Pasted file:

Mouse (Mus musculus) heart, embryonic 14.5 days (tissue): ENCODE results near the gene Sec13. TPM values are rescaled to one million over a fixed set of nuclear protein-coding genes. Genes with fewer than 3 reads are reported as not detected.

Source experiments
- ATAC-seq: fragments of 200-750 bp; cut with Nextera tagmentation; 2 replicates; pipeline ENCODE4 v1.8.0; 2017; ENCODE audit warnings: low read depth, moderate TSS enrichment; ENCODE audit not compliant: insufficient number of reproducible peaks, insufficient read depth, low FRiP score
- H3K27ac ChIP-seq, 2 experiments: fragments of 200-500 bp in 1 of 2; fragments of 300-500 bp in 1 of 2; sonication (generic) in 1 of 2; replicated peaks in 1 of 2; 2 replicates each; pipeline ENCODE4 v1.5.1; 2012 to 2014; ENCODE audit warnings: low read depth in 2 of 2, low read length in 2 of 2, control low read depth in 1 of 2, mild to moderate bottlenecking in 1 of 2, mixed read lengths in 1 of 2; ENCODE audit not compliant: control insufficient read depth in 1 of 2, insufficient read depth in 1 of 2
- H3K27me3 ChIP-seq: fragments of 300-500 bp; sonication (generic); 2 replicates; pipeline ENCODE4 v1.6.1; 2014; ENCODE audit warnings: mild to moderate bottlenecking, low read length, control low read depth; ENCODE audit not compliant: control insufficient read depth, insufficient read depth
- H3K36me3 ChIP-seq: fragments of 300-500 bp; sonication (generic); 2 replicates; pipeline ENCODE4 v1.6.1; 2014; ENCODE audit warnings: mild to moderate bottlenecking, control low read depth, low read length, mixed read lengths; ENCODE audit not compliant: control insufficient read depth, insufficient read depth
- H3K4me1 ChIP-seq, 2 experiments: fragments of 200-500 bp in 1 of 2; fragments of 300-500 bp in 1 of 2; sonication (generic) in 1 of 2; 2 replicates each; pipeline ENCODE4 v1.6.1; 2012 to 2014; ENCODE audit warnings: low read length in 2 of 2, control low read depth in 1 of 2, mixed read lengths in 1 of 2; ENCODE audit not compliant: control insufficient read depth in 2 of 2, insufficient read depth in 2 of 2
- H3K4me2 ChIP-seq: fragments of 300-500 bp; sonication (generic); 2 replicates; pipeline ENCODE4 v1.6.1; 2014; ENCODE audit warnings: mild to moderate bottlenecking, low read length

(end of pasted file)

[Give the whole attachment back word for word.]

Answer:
Mouse (Mus musculus) heart, embryonic 14.5 days (tissue): ENCODE results near the gene Sec13. TPM values are rescaled to one million over a fixed set of nuclear protein-coding genes. Genes with fewer than 3 reads are reported as not detected.

Source experiments
- ATAC-seq: fragments of 200-750 bp; cut with Nextera tagmentation; 2 replicates; pipeline ENCODE4 v1.8.0; 2017; ENCODE audit warnings: low read depth, moderate TSS enrichment; ENCODE audit not compliant: insufficient number of reproducible peaks, insufficient read depth, low FRiP score
- H3K27ac ChIP-seq, 2 experiments: fragments of 200-500 bp in 1 of 2; fragments of 300-500 bp in 1 of 2; sonication (generic) in 1 of 2; replicated peaks in 1 of 2; 2 replicates each; pipeline ENCODE4 v1.5.1; 2012 to 2014; ENCODE audit warnings: low read depth in 2 of 2, low read length in 2 of 2, control low read depth in 1 of 2, mild to moderate bottlenecking in 1 of 2, mixed read lengths in 1 of 2; ENCODE audit not compliant: control insufficient read depth in 1 of 2, insufficient read depth in 1 of 2
- H3K27me3 ChIP-seq: fragments of 300-500 bp; sonication (generic); 2 replicates; pipeline ENCODE4 v1.6.1; 2014; ENCODE audit warnings: mild to moderate bottlenecking, low read length, control low read depth; ENCODE audit not compliant: control insufficient read depth, insufficient read depth
- H3K36me3 ChIP-seq: fragments of 300-500 bp; sonication (generic); 2 replicates; pipeline ENCODE4 v1.6.1; 2014; ENCODE audit warnings: mild to moderate bottlenecking, control low read depth, low read length, mixed read lengths; ENCODE audit not compliant: control insufficient read depth, insufficient read depth
- H3K4me1 ChIP-seq, 2 experiments: fragments of 200-500 bp in 1 of 2; fragments of 300-500 bp in 1 of 2; sonication (generic) in 1 of 2; 2 replicates each; pipeline ENCODE4 v1.6.1; 2012 to 2014; ENCODE audit warnings: low read length in 2 of 2, control low read depth in 1 of 2, mixed read lengths in 1 of 2; ENCODE audit not compliant: control insufficient read depth in 2 of 2, insufficient read depth in 2 of 2
- H3K4me2 ChIP-seq: fragments of 300-500 bp; sonication (generic); 2 replicates; pipeline ENCODE4 v1.6.1; 2014; ENCODE audit warnings: mild to moderate bottlenecking, low read length